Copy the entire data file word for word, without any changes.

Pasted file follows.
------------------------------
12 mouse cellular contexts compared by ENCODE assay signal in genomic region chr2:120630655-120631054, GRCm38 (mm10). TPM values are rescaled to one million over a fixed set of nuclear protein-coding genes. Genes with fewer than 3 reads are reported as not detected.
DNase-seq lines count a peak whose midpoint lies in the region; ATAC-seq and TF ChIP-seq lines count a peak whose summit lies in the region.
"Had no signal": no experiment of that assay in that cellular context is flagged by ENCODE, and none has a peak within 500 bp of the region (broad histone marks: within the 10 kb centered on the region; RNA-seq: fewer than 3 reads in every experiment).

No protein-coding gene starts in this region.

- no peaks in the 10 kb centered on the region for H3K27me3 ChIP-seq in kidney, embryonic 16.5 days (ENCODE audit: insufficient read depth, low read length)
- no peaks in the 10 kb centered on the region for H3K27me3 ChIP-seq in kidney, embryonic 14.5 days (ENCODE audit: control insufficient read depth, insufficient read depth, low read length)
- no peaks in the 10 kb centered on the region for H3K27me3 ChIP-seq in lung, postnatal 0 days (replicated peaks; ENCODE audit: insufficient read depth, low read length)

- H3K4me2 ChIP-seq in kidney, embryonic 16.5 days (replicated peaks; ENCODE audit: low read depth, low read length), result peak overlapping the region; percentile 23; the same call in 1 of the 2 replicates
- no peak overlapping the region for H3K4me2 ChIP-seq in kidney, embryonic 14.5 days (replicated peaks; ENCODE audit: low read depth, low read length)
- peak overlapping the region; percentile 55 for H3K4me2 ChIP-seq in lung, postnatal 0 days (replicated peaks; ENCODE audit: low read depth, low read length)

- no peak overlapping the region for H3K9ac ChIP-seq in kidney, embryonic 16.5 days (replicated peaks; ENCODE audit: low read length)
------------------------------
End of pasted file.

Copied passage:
12 mouse cellular contexts compared by ENCODE assay signal in genomic region chr2:120630655-120631054, GRCm38 (mm10). TPM values are rescaled to one million over a fixed set of nuclear protein-coding genes. Genes with fewer than 3 reads are reported as not detected.
DNase-seq lines count a peak whose midpoint lies in the region; ATAC-seq and TF ChIP-seq lines count a peak whose summit lies in the region.
"Had no signal": no experiment of that assay in that cellular context is flagged by ENCODE, and none has a peak within 500 bp of the region (broad histone marks: within the 10 kb centered on the region; RNA-seq: fewer than 3 reads in every experiment).

No protein-coding gene starts in this region.

- no peaks in the 10 kb centered on the region for H3K27me3 ChIP-seq in kidney, embryonic 16.5 days (ENCODE audit: insufficient read depth, low read length)
- no peaks in the 10 kb centered on the region for H3K27me3 ChIP-seq in kidney, embryonic 14.5 days (ENCODE audit: control insufficient read depth, insufficient read depth, low read length)
- no peaks in the 10 kb centered on the region for H3K27me3 ChIP-seq in lung, postnatal 0 days (replicated peaks; ENCODE audit: insufficient read depth, low read length)

- H3K4me2 ChIP-seq in kidney, embryonic 16.5 days (replicated peaks; ENCODE audit: low read depth, low read length), result peak overlapping the region; percentile 23; the same call in 1 of the 2 replicates
- no peak overlapping the region for H3K4me2 ChIP-seq in kidney, embryonic 14.5 days (replicated peaks; ENCODE audit: low read depth, low read length)
- peak overlapping the region; percentile 55 for H3K4me2 ChIP-seq in lung, postnatal 0 days (replicated peaks; ENCODE audit: low read depth, low read length)

- no peak overlapping the region for H3K9ac ChIP-seq in kidney, embryonic 16.5 days (replicated peaks; ENCODE audit: low read length)